Optimism/Pessimism and Future Orientation as Predictors of Suicidal Ideation: Are There Ethnic Differences?

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Abstract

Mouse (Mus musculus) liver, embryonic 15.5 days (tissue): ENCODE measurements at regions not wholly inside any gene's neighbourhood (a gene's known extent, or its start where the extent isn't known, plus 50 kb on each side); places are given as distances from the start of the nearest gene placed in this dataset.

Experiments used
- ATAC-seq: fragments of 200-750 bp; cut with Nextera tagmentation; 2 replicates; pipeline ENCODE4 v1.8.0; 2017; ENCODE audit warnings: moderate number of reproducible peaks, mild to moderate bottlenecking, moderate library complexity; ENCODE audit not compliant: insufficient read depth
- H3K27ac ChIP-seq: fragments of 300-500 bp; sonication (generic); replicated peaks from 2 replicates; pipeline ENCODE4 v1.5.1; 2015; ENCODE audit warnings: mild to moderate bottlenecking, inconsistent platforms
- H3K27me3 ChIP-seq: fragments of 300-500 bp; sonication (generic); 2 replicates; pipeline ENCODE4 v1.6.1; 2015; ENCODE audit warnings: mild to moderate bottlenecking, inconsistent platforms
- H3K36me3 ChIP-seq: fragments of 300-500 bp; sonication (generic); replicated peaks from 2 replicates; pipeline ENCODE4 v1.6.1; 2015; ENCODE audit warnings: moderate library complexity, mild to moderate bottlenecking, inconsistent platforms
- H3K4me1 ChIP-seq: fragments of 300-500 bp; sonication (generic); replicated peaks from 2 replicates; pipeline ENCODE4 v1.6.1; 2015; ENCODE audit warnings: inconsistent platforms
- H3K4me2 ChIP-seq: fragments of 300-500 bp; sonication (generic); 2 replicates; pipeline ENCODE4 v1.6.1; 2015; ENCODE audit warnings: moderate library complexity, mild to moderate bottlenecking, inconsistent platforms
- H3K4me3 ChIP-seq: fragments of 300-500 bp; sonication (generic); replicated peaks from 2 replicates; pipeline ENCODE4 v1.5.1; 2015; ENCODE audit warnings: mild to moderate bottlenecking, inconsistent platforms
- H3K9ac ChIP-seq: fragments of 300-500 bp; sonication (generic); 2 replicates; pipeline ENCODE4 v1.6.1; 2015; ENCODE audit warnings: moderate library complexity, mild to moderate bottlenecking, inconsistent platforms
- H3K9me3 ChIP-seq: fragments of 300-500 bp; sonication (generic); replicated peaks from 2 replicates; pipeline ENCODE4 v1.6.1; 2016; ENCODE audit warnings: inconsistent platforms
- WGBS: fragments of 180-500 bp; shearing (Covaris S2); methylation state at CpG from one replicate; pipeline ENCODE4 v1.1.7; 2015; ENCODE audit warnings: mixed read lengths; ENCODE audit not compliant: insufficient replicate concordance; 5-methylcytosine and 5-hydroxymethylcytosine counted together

Objective: The present study sought to test the generalizability of Chang et al.’s (2013) model, which suggests that optimism/pessimism and future orientation function as additive and interactive predictors of suicidal risk, to specific ethnic minority college student groups (i.e., Asian Americans, African Americans, and Latino Americans). Method: The present study used Chang et al.’s (2013) model to predict suicidal ideation among 81 (34 male and 47 female) Asian-American, 71 (22 male and 49 female) African-American adults, and 83 (34 male and 49 female) Latino-American college students. Results: Our results indicated that this model did not predict suicidal ideation well for Asian-American college students; however, it did work well to predict suicidal ideation for African-American and Latino-American college students. Conclusions: Our findings indicate that optimism/pessimism and future orientation are important positive cognitions involved with suicidal ideation for African-American and Latino-American college students. Further research is needed to better understand the cultural underpinnings of how these positive cognitions work to predict suicide-related outcomes.

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